The Rider tells the story of one Tim Krabbe. Professional by day and road cyclist by weekend, he has some experience and success under his belt, devoting all of his free time to the sport, training and competing in events around Europe. While mixing in bits and pieces of Krabbe’s backstory as it relates to this experience and success, The Rider is the story of one particular 150km race in the Swiss Alps. Winning is important to Krabbe (the rider) as he struggles that day along with his fellow competitors, but of greater importance to Krabbe (the writer*) is Krabbe the rider’s psyche—the way the phases of physical effort changes his mindset, his opinions and feelings about the other riders as they evolve throughout the race, his ego direct and his ego as viewed by himself, his understanding of his own and others’ weaknesses and strengths, the meaning of competition, and other relative ideas.

Console Corner: Review of Mad Max

For those who missed it, the film Mad Max: Fury Road (2015) was a superb re-visioning of the 1979 cult classic Mad Max—even better, in my opinion. Finding a neat niche in the post-apocalyptic landscape where tribes driving wildly modified vehicles clash in the dry and dusty Australian outback, director Frank Miller reduced humanity to its bare frame, gave it fire-breathing monster trucks, and asked: what of the individual who has lost all including hope? Creating one of the best open world games of the PS4 generation, Avalanche Studios complemented the release of the 2015 film with the driving and fighting game called simply, Mad Max. (For the record, there is no connection between the film and the movie.)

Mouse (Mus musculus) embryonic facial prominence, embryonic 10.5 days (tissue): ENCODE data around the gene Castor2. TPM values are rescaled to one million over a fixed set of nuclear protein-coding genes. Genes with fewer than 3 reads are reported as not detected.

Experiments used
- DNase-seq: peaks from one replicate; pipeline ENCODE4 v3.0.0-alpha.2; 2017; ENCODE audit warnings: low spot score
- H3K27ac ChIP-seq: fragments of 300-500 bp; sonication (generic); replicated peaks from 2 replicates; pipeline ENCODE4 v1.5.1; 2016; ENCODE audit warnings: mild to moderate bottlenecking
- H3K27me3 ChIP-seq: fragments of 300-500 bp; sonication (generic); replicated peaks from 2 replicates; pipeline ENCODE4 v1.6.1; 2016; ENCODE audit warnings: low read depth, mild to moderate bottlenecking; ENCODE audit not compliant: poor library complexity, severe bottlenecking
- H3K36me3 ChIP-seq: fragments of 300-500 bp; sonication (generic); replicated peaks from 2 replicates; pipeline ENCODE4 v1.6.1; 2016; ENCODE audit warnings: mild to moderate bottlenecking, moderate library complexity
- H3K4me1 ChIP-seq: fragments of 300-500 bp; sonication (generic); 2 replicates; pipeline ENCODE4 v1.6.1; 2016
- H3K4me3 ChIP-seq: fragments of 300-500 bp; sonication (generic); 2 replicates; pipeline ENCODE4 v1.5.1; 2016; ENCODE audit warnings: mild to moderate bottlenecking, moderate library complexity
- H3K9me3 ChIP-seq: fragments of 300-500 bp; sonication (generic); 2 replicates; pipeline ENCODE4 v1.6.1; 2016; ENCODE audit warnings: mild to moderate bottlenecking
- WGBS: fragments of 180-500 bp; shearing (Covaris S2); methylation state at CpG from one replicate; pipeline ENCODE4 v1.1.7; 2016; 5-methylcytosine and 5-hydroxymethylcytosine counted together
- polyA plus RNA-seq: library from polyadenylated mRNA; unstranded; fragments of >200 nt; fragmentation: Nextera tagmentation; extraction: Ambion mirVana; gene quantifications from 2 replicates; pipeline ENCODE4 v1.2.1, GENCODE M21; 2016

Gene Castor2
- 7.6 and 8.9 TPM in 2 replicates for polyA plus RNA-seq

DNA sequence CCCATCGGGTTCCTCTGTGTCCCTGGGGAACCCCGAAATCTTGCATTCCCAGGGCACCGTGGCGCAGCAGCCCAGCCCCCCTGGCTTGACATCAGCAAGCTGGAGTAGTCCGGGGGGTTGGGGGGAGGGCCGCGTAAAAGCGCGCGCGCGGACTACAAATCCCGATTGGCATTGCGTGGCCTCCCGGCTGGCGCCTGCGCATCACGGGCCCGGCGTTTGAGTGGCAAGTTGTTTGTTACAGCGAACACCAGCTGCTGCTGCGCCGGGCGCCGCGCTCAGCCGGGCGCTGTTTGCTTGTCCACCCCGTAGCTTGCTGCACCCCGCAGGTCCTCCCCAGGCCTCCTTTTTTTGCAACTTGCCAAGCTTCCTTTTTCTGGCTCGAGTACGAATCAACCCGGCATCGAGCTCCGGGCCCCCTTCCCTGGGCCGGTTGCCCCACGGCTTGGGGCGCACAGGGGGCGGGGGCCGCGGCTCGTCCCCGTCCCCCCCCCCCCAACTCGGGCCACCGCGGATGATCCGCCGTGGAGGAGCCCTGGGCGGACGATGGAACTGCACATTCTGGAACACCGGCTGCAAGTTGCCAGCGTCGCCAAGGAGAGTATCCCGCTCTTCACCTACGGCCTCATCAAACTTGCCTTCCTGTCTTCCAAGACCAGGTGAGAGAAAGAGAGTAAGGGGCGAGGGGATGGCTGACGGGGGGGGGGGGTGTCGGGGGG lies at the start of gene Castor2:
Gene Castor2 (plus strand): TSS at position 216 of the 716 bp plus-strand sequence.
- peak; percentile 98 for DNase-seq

Driving toward the Plains of Silence on a quest to find inner peace, Max Rockatansky is suddenly attacked by a passing convoy of heavily armed vehicles. He manages to get in a few shots at the convoy’s leader, Scabrous Scrotus, but ends up lying beside the road, naked, beaten, and without a car. Recovering, Max finds a corpse, loots the clothing, and ventures into a nearby cave for shelter where he finds Chumbucket, a semi-literate hunchback who dreams of building the greatest car the Outback has even seen, the Magnum Opus. Convincing Max of the dream, together the two start collecting parts so that Max can get his revenge on Scabrous and get on with his quest.

Tuesday, July 2, 2019

Review of Waste Tide by Chen Qiufan

One of the many brilliant scenes in Edward Burtynski’s documentary Manufactured Landscapes is a visit to an e-waste recycling site in eastern China. A village piled high with old computer mother boards, television sets, and various electronics, the locals spend their days with small hammers and pliers, manually separating the tiny bits of precious metals into small containers to be re-sold. The groundwater polluted to no end due to the mass presence of exotic metals, heaven on Earth these villages are not. Going a few years into the future and converting this scene into a novel is Chen Qiufan’s Waste Tide (2019). Too bad Jackie Chan was likewise invited along.

Silicon Isle is one of the major e-waste recycling site in China. The island more traditional than other major areas like Beijing or Shanghai, it is divided and controlled by local clans. Pollution a major issue, an American firm specializing in recycling decides to offer it services to the clans, represented by Scott Brindle. His translator, Chen Kaizong, is a young man who is returning to his home after many years away, and is experiencing a cultural crisis—where and what is home? Along with a migrant worker named Mimi caught up in the clan wars, these three characters find and fight their way through a rising tide (har har) of deceptions, conspiracies, and social and environmental injustices.